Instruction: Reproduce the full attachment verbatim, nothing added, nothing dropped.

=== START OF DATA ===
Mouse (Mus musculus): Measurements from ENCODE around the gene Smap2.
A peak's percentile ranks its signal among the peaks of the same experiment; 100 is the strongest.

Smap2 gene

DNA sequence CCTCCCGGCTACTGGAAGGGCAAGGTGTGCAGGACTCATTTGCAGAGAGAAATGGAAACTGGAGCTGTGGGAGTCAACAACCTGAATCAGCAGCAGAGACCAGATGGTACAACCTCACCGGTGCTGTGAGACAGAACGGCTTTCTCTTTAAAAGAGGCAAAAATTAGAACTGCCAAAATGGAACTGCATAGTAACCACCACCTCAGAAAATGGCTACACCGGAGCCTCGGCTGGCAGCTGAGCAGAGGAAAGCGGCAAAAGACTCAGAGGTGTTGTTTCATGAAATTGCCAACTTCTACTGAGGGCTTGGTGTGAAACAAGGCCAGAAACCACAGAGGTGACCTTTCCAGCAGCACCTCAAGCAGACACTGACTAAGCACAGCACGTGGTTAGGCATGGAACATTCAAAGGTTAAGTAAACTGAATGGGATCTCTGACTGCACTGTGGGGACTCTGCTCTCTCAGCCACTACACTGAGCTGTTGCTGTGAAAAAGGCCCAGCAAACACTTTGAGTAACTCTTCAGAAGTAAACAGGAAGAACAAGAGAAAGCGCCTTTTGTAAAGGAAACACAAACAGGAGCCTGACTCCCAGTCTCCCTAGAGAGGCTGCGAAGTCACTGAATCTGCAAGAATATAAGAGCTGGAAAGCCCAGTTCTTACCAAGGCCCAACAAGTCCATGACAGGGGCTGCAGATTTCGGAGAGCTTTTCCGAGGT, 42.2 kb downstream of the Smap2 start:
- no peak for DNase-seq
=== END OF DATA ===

Mouse (Mus musculus): Measurements from ENCODE around the gene Smap2.
A peak's percentile ranks its signal among the peaks of the same experiment; 100 is the strongest.

Smap2 gene

DNA sequence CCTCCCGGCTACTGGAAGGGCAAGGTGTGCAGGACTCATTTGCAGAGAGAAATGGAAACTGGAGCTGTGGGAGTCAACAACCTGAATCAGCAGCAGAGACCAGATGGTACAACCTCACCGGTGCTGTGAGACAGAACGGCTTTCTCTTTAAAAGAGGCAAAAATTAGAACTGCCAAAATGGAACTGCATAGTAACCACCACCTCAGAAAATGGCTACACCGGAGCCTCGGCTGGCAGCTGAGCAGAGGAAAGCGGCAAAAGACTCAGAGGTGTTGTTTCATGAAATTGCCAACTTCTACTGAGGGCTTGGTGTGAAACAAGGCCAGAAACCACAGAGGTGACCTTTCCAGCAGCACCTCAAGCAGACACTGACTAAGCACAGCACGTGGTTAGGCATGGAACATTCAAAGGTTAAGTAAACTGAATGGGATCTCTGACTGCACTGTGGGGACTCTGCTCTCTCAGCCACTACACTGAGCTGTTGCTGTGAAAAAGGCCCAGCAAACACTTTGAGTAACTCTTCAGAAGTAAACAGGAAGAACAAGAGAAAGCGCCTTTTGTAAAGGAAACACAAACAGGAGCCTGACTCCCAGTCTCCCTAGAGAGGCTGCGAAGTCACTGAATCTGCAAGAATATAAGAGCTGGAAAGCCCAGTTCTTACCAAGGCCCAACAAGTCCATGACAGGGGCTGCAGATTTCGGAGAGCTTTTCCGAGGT, 42.2 kb downstream of the Smap2 start:
- no peak for DNase-seq